Oklahoma experienced a sequence of earthquakes from Friday evening to Saturday morning, with at least two registering a magnitude of 4.4.
The U.S. Geological Survey (USGS) reported a 3.2 magnitude earthquake at 9:37 p.m. CT near Arcadia, just northeast of Oklahoma City.
Approximately 10 minutes later, a 4.4 magnitude earthquake was recorded about four miles west of Arcadia, as reported by the USGS and the local ABC News affiliate KOCO.
Subsequently, two lesser earthquakes with magnitudes of 2.7 and 2.5, respectively, were observed, as per the information from the USGS.
On Saturday morning, seismic activity resumed, with a 2.6 magnitude earthquake recorded near Acadia around 4:45 a.m. CT.
Approximately an hour later, a 4.4 magnitude earthquake occurred, this time in the vicinity of Edmond, just north of Oklahoma City, according to data from the USGS. Subsequently, a smaller earthquake with a magnitude of 2.7 struck around 6:55 a.m. CT.
As of Saturday morning, no damages or injuries have been reported. Nevertheless, the USGS notes that earthquakes with a magnitude of 4.9 or lower typically result in disturbances and may be perceptible to many individuals indoors, while those with a magnitude of 5.0 or higher are more likely to cause damage.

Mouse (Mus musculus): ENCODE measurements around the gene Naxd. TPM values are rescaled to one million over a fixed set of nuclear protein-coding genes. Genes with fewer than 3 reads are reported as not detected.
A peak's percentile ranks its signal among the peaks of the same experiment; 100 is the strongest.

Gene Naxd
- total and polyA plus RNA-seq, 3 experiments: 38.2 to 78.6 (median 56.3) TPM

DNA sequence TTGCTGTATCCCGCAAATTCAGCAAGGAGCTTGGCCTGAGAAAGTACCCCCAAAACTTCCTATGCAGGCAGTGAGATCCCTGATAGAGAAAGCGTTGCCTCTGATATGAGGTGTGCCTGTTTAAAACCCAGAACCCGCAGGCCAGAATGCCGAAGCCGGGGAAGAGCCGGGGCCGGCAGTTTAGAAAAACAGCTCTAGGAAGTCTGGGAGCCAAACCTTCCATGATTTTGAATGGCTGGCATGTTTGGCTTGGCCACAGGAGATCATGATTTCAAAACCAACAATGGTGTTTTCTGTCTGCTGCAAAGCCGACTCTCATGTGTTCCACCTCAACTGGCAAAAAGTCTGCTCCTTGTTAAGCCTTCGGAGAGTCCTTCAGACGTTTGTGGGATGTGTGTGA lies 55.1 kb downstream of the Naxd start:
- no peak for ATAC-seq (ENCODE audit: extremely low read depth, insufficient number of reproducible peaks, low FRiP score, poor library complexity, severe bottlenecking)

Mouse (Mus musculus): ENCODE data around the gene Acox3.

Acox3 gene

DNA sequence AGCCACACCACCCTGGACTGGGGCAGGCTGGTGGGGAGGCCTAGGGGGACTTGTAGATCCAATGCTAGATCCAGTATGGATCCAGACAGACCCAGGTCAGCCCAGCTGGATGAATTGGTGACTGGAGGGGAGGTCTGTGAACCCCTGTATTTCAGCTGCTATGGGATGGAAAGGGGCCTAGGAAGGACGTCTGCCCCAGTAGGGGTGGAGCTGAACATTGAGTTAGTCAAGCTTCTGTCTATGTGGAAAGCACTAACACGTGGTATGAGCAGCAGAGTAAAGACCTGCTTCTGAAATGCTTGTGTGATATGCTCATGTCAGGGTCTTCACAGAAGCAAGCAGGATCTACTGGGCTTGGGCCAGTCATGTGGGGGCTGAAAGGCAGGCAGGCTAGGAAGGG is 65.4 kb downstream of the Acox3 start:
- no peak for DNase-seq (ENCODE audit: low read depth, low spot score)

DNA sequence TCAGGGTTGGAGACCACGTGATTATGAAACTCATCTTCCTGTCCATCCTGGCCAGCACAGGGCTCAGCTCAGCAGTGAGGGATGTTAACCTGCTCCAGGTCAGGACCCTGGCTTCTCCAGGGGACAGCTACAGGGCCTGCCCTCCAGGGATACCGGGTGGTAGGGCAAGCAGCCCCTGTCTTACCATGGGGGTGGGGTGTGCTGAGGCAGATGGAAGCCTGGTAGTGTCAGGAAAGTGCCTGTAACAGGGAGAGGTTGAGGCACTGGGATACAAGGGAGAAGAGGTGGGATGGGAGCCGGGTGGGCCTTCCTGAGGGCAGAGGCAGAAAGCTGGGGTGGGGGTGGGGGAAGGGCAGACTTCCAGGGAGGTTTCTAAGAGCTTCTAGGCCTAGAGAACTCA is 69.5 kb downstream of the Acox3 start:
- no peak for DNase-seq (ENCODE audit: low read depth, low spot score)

The Oklahoma Geological Survey (OGS) issued a statement on Saturday, indicating “strong shaking in the immediate area and across Oklahoma City” as a consequence of the seismic activity.
The OGS emphasized in its statement, “While the majority of aftershocks are of lesser magnitude than the mainshock, a small fraction may result in earthquakes larger than the initial event.”
The area continues to face a heightened seismic hazard. Citizens are advised to secure items that could shake during potential strong aftershocks and to practice the Drop, Cover, and Hold On protocol in the event of destructive occurrences.
The recent earthquakes did not reach the intensity of the most powerful quake recorded in the state’s history, a 5.8 magnitude earthquake on September 3, 2016, near Pawnee in northern Oklahoma.
In March 2017, the Pawnee Nation initiated a lawsuit in tribal court against certain Oklahoma oil companies, alleging that the injection of wastewater underground by these companies contributed to the occurrence of the earthquake.